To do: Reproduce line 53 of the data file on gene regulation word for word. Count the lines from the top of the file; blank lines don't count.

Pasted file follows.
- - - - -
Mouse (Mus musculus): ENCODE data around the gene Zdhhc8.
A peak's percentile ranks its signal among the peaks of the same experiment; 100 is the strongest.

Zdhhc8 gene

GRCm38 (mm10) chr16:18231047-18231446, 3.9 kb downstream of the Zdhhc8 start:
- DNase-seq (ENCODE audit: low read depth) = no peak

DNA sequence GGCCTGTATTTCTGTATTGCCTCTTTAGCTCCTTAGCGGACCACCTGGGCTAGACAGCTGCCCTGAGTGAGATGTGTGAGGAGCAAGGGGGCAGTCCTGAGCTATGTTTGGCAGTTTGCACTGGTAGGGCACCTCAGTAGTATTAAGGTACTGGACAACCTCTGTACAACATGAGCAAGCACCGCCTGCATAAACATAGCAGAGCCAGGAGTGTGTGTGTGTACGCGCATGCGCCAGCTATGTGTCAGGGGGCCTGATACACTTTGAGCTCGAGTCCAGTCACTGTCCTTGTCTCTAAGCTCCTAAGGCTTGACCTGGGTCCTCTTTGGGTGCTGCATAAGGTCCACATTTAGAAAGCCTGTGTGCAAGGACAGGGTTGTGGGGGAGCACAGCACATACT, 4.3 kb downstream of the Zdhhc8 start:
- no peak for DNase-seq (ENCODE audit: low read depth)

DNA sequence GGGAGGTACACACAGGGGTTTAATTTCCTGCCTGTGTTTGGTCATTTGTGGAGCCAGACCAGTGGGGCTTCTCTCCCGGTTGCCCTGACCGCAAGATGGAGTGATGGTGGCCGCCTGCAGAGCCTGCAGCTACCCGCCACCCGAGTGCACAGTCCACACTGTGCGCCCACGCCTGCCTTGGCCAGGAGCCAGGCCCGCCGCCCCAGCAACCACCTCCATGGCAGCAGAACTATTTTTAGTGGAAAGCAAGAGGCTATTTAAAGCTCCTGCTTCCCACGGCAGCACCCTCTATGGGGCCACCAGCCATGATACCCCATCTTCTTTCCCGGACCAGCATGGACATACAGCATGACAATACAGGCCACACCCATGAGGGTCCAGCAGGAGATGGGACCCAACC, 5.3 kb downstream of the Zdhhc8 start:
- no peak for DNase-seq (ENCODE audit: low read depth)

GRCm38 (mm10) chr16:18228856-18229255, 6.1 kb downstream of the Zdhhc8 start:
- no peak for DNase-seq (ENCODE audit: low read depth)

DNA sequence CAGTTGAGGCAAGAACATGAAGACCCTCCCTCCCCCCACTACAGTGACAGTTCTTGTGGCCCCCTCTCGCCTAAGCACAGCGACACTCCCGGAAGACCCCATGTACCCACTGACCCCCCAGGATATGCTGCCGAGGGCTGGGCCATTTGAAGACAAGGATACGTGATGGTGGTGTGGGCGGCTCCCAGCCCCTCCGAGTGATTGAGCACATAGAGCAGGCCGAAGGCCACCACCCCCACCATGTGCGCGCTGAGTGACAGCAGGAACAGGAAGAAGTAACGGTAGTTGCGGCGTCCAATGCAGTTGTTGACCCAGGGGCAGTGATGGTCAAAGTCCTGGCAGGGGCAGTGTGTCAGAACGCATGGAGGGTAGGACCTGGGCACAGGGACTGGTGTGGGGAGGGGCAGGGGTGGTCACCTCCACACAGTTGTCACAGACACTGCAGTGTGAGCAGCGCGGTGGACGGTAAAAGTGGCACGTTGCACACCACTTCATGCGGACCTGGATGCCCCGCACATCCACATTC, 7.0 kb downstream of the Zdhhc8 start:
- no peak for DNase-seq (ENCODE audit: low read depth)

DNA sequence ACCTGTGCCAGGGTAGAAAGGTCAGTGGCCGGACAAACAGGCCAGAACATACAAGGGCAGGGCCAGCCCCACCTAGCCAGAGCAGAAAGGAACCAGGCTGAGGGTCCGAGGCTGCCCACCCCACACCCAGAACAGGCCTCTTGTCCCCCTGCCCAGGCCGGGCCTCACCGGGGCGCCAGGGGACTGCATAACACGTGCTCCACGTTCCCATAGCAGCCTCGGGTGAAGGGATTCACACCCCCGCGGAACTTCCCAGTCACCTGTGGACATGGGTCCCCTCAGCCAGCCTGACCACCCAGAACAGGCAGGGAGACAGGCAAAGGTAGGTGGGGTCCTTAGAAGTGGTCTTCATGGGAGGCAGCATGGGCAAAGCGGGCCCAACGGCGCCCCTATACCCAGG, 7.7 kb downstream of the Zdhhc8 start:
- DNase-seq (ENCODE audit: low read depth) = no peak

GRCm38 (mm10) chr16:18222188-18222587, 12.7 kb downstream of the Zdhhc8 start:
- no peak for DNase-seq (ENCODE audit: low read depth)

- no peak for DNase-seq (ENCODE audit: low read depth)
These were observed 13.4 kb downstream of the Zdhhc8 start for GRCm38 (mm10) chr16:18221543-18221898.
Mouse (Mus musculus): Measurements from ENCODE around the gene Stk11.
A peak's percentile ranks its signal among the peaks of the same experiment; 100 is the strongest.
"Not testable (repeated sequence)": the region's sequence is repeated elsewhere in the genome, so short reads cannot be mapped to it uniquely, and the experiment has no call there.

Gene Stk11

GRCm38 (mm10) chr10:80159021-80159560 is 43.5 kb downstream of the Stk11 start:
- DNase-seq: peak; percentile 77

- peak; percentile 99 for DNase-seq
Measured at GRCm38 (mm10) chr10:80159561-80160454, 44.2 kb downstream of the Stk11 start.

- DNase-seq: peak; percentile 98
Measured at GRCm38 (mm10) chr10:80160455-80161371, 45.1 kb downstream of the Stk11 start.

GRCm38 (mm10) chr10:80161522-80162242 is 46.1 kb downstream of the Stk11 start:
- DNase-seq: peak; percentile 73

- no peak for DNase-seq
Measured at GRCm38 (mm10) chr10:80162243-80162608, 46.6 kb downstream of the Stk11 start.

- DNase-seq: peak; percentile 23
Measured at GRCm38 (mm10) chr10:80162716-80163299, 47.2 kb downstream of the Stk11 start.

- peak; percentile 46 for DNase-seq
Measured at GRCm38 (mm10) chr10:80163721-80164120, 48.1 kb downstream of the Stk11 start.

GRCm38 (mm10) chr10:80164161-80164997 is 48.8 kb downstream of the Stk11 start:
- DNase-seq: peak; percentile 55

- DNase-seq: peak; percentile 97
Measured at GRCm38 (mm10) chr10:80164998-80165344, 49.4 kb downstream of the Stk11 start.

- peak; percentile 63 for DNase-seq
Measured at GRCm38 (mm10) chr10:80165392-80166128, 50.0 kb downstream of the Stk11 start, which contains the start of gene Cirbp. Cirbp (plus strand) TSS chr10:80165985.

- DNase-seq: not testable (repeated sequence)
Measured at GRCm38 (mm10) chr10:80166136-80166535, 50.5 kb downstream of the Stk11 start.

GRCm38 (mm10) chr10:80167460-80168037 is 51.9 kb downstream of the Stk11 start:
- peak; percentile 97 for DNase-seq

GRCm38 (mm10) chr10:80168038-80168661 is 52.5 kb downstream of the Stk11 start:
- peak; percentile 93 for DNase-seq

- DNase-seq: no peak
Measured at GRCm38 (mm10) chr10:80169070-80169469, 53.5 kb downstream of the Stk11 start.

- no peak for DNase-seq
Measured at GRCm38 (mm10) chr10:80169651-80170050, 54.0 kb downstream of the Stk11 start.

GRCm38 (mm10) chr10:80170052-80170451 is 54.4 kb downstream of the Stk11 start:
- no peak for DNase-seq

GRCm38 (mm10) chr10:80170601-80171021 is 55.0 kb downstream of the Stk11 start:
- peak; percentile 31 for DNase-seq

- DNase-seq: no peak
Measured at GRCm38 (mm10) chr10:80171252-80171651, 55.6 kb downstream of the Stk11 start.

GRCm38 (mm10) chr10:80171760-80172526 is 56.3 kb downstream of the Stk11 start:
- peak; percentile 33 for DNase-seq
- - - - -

Measured at GRCm38 (mm10) chr10:80169651-80170050, 54.0 kb downstream of the Stk11 start.